To get you up to speed for the week ahead, we serve you a Monday Ristretto here on EDUKWEST by picking the most important reads from the past week, putting them in a grinder and extracting the essential information for a short and punchy brew.
As every week, we’ve got three shots for you. Autism and tech made the headlines last week with Invention Labs raising $550k for its communication app Avaz and Cognoa launching an iPhone app to detect autism early on. Online course platform Udemy appointed its COO Dennis Yang as the company’s new CEO with Eren Bali taking the job as product lead and chairman. And last but not least, General Assembly launched the Opportunity Fund to bring minorities into tech.
Autism and Tech
Autism is an increasingly hot topic both in the healthcare and education space as it plays into both verticals. Chris Dawson, our editor at large, shares his thoughts on new apps Avaz and Cognoa but also tech ed in general as well as the role the human factor plays for autistic children in an editorial.
The main issue or challenge seems to be that there are so many different forms of autism that it is hard to come up with a one size fits all solution. In a conversation with Terry Dooley-Smith of TDS Social, which we will publish this week, Chris and his guest dig deeper into the topic.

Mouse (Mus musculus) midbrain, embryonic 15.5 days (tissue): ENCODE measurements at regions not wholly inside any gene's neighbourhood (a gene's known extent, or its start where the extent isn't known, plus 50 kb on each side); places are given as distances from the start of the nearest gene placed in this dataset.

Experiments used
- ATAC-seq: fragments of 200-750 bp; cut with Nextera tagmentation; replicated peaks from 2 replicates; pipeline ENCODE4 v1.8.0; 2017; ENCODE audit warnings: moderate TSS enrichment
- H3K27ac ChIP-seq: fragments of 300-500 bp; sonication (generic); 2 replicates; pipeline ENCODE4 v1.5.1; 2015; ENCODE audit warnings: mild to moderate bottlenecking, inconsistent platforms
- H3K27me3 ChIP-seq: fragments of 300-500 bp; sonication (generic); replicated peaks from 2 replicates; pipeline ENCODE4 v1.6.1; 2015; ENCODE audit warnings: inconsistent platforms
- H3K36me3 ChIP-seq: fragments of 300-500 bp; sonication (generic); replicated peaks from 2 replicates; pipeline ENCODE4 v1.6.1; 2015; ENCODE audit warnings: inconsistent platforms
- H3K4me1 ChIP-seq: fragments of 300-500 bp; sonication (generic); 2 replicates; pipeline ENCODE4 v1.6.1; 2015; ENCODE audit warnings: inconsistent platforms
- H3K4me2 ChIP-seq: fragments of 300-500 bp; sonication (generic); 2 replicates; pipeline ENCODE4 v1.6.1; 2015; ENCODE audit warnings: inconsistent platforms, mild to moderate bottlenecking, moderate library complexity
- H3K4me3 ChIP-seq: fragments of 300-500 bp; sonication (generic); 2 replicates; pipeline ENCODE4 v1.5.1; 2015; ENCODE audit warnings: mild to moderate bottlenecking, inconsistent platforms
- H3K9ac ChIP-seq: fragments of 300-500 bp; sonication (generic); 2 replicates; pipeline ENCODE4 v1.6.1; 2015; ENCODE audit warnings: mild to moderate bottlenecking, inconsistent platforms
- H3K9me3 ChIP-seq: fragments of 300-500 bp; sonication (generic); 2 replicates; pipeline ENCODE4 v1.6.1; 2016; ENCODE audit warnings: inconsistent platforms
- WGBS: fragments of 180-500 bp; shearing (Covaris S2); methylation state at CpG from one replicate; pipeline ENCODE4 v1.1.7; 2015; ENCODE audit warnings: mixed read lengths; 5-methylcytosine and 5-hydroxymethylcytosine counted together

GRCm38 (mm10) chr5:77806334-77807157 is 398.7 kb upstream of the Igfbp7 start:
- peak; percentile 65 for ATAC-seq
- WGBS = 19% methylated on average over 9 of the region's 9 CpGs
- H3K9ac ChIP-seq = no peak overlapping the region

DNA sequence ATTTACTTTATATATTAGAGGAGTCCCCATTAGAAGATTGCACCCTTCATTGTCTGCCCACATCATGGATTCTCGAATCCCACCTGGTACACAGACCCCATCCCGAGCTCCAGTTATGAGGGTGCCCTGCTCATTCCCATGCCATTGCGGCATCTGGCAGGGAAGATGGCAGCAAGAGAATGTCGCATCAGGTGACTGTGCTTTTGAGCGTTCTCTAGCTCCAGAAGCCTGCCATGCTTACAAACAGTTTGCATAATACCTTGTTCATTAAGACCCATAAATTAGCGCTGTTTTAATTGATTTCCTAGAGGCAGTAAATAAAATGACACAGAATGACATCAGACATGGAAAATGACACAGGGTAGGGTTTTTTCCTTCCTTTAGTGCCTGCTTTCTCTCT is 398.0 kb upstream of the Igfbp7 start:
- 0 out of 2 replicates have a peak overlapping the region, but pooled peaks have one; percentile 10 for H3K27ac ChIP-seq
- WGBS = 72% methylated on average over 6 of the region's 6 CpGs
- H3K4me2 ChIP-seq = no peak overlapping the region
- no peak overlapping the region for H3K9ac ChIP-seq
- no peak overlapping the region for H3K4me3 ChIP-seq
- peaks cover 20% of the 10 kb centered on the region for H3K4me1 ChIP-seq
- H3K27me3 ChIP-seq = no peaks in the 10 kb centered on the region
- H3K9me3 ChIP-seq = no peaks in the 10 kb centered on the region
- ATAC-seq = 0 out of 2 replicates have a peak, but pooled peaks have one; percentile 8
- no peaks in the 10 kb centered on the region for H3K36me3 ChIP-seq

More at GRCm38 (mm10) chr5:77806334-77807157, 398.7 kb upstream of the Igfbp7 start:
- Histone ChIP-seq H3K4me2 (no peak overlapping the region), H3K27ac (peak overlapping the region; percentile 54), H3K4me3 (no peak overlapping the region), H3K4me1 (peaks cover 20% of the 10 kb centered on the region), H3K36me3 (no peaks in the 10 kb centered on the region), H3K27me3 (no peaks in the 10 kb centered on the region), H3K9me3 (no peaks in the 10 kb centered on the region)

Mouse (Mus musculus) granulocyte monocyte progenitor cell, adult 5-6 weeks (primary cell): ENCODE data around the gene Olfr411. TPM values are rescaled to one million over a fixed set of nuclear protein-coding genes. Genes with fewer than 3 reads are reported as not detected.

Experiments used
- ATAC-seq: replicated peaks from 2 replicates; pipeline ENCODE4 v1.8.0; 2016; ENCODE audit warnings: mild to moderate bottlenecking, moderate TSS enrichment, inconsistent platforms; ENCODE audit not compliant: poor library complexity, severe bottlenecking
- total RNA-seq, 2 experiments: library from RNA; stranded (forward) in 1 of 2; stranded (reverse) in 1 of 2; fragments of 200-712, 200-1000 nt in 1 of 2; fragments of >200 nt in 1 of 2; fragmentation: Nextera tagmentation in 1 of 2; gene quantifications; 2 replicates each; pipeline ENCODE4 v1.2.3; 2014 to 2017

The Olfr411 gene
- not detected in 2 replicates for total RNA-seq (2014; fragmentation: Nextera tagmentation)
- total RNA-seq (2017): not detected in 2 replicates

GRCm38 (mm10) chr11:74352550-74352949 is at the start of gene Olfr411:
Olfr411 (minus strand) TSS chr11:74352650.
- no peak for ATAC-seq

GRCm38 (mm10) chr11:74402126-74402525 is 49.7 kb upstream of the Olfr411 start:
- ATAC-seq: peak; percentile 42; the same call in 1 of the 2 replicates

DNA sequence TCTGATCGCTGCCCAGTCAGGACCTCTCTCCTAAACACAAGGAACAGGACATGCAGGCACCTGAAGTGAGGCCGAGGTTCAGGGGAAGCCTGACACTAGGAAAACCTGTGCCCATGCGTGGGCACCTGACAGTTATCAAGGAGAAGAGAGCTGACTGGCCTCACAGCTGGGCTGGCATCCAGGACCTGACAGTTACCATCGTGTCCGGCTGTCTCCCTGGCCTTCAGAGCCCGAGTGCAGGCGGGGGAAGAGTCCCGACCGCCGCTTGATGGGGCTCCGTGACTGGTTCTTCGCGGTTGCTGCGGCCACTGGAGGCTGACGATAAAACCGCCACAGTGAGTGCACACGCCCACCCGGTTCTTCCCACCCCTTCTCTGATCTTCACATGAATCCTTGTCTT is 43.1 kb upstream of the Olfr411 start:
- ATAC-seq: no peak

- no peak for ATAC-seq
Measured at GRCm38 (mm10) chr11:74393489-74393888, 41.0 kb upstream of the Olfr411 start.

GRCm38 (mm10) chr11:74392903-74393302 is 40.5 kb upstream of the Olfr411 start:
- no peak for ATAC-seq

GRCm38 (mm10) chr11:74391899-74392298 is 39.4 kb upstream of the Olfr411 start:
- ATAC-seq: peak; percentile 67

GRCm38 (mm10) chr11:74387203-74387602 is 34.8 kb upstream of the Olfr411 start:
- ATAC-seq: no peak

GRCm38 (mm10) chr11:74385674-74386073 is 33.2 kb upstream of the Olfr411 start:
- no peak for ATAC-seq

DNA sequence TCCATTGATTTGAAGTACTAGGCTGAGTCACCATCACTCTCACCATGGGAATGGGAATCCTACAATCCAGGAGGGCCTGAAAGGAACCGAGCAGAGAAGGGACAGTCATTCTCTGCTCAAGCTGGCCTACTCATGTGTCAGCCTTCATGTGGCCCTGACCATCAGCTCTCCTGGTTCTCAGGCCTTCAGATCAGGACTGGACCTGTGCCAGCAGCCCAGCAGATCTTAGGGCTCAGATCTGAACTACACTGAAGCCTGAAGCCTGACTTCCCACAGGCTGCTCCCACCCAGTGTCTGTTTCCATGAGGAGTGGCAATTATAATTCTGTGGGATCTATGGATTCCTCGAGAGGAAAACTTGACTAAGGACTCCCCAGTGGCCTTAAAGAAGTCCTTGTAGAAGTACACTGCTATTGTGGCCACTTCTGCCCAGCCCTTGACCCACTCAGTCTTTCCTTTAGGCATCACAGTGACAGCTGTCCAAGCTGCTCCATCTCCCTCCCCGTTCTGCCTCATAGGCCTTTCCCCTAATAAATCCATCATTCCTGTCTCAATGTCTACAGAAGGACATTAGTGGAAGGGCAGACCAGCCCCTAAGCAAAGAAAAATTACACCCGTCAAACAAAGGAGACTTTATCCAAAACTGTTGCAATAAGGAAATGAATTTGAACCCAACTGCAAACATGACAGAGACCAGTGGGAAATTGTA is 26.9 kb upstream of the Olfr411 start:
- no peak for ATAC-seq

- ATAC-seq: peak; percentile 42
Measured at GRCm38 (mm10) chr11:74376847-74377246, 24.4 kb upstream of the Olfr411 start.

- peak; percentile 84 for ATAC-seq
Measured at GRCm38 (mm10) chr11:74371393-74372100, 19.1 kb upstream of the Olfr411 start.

Udemy’s new CEO
Eren Bali and the Udemy board appointed COO Dennis Yang as new CEO to oversee the upcoming global expansion of the service. Bali takes on the roles of chairman of the board and product lead.
Founders stepping down as CEO of the startup they created is a common situation but often also the last step before the founder completely leaves the company. If this might be the case at Udemy, time will tell. One thing is for sure, the recent aggressive moves by lynda.com and Pluralsight will have an impact on the future of Udemy as the startup finds itself in a position where it has to react.
GA Opportunity Fund
General Assembly announced the Opportunity Fund, a scholarship program in partnership with Microsoft, Google, Hirepurpose and rap artist Nas. Scholarship receivers get an $8,500 tuition subsidy of the standard $11,500 tuition price.
The aim is to bring more minorities including women and African Americans into the tech industry, and the investment into tech education can really pay off for the learner. According to an article in Crain’s New York Business, people can boost their salary from $23k to $73k after they attended an 18-week course at Access Code, a non profit that teaches coding. I will dig deeper into this in an editorial this week.
Picture by Jonno Sea via Flickr